- The Connecticut State Medical Society (CSMS) recently partnered with KaMMCO Health Solutions (KHS) to institute a statewide health information exchange (HIE).
The physician-lead HIE will allow clinicians, hospitals, and other in-network healthcare providers the opportunity to exchange patient health records, utilize data analytics tools to improve patient outcomes, and streamline clinical processes.
“Connecticut physicians have been waiting for some time to have a functioning interoperable system,” said CSMS President Jeffrey A. Gordon, MD, in a public statement. “We know that the electronic exchange of medical information improves health outcomes by giving physicians the right information at the right time. Care is better when we are connected.”
The newly-minted HIE will go live toward the end of summer 2017.
Like other statewide HIEs across the country, the new Connecticut health information network will promote interoperability and give providers access to state-of-the-art health data analytic tools to address several aspects of care coordination and delivery, such as promoting patient safety, improving care delivery, and reducing information overload for providers at the point of care.
“By partnering with KHS, we benefit from a proven model developed by Kansas Health Information Network (KHIN), as well as the analytics tools developed based upon input and feedback from a pilot group of physicians and hospitals,” said CSMS Executive Vice President/Chief Executive Officer Matthew Katz. “Tools such as these benefit patients at the point of care, and support physicians and other healthcare professionals transitioning to the MIPS era under the MACRA law.”
Amidst the transition from volume-based care to value-based care, the new HIE prioritizes offering tools intended to help physicians meet objectives and regulations for patient care delivery and reporting required under new payment models.
“We are honored to partner with CSMS to develop this health information network and provide integral business intelligence tools to the healthcare community of Connecticut,” said KHS President and Chief Executive Officer Kurt Scott. “Two organizations with healthcare provider advocacy at their very core will be collaborating to build a dynamic network of healthcare solutions.”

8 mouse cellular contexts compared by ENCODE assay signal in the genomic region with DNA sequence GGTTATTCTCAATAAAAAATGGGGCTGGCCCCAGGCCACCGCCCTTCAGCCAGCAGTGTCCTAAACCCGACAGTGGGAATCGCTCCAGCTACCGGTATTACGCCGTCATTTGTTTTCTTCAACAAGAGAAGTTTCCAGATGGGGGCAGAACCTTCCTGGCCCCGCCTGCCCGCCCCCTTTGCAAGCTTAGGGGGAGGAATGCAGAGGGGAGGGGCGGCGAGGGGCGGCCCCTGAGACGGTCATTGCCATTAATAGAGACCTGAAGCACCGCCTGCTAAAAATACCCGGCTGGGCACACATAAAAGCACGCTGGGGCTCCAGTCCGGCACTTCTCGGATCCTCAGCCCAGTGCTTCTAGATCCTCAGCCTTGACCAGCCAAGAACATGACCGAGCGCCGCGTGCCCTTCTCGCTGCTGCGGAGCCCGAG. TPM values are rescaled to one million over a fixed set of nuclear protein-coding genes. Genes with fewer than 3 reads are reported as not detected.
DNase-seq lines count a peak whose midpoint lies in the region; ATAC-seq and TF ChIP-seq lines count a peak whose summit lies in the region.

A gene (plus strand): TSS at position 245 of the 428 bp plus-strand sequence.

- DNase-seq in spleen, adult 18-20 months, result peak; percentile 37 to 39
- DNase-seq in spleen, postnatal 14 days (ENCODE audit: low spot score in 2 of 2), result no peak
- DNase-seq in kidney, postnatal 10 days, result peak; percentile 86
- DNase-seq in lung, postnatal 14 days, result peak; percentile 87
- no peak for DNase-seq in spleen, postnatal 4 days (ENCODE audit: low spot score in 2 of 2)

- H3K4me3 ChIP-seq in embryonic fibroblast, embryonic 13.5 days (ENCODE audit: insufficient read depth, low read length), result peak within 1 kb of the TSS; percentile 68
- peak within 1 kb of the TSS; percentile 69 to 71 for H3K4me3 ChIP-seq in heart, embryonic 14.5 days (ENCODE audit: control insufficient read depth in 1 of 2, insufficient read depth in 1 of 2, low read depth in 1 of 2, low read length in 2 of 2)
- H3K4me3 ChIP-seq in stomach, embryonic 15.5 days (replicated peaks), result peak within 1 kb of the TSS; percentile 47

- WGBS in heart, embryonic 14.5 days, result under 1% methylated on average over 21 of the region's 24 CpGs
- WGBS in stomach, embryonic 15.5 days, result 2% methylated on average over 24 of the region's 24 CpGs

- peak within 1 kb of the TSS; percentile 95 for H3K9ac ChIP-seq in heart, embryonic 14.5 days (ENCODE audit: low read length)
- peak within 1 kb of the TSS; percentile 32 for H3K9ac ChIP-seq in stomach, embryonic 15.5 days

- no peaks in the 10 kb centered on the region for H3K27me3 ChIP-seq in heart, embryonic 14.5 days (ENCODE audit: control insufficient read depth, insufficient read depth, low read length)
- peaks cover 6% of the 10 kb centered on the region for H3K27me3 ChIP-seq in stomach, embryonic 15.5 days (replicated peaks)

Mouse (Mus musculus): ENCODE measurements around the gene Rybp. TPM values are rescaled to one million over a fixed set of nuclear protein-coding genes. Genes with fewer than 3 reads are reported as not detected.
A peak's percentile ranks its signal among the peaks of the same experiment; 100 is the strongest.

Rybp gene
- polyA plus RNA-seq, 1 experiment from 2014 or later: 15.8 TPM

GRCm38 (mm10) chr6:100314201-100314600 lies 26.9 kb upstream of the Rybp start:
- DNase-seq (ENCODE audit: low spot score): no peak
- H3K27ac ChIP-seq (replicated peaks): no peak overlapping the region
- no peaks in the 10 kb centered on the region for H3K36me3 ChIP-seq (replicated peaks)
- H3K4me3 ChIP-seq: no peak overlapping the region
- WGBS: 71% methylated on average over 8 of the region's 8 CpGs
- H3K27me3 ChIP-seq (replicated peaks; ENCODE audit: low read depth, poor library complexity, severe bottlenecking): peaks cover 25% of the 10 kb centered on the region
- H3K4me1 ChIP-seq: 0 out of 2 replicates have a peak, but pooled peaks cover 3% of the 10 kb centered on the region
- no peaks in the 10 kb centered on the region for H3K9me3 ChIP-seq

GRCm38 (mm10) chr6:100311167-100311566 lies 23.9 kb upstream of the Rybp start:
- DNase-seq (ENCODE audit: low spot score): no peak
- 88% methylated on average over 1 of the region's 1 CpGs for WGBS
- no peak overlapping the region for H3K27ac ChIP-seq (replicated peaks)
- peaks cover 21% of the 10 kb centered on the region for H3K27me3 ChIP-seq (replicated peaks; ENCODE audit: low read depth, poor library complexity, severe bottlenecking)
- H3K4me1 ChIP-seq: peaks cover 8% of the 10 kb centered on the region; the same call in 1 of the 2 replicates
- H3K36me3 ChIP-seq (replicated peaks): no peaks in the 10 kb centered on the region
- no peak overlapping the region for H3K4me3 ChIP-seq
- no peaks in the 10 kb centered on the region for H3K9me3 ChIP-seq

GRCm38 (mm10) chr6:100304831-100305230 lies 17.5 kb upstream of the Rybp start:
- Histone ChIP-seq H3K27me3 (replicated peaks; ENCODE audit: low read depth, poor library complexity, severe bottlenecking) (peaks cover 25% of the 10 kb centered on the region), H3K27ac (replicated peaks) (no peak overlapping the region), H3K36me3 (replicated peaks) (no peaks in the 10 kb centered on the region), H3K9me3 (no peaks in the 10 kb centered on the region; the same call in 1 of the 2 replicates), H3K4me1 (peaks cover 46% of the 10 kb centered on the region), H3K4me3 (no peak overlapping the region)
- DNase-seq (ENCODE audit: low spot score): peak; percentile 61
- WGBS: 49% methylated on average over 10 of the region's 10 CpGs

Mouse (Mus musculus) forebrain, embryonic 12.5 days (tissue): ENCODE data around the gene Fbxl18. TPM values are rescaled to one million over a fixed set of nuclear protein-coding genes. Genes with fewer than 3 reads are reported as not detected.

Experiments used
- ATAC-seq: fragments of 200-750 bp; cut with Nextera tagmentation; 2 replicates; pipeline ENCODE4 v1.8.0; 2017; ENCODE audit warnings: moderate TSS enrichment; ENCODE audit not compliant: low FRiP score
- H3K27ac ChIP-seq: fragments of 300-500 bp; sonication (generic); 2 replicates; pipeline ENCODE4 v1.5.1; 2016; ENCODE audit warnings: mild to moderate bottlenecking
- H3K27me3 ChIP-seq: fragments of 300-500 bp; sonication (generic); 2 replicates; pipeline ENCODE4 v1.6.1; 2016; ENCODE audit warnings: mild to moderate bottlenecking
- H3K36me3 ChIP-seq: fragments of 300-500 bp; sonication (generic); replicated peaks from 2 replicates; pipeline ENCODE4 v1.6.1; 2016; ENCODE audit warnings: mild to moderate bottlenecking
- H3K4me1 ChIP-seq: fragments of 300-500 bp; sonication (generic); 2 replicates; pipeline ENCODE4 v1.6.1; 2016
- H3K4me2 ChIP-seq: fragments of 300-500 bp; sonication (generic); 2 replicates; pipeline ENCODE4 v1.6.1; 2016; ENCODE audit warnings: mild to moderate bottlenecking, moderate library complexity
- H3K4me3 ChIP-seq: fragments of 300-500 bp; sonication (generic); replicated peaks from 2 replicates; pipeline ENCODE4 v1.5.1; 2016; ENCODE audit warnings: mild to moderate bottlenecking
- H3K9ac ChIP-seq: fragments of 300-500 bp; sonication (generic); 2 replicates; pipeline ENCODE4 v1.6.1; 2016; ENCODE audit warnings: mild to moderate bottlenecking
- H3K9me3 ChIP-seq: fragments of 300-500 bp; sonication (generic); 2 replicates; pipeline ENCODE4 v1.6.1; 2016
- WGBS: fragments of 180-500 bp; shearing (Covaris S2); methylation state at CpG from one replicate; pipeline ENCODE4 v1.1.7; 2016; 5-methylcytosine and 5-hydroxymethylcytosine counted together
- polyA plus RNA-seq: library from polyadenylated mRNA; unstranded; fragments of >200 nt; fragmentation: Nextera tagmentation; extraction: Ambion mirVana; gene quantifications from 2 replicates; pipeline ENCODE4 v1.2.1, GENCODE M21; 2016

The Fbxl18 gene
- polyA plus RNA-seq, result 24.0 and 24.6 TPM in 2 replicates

Information overload has repeatedly been cited as a disadvantage to EHR use and HIEs. Supplying clinicians with not only an interoperable provider network but also analytics intelligence avoids inundating providers with an excess of data.
This partnership in pursuit of establishing an HIE in Connecticut follows a tumultuous and ultimately unsuccessful attempt years earlier that left providers and patients without easily transmittable electronic health information.
From 2010 to 2014, Connecticut received over 4.3 million in federal funds to try to get a statewide HIE off the ground. However, the Health Information Technology Exchange of CT (HITE-CT) lost steam after grappling with a discordant vendor, resulting in the HIE’s termination.
The new partnership with KHS comes with the reassuring credibility established by the Kansas Health Information Network (KHIN), which has successfully employed the technology to exchange electronic health records across providers and facilities in that state.
CSMS and KHS officials alike are optimistic the forthcoming health information exchange will assuage lingering concerns about the lack of interoperability and inefficiency in exchanging patient records that have plagued providers in Connecticut.
With this newest enterprise, Connecticut is slated to become yet another state able to contribute to advancing nationwide interoperability.
The proliferation of statewide HIEs across the country will provide the infrastructure necessary for the industry’s push toward digitized and data-driven healthcare enabling efficient, timely, and optimized patient care delivery.
As HHS and its departments such as ONC and CMS seek to promote widespread EHR use and health data exchange, connecting providers through a common network is becoming increasingly necessary.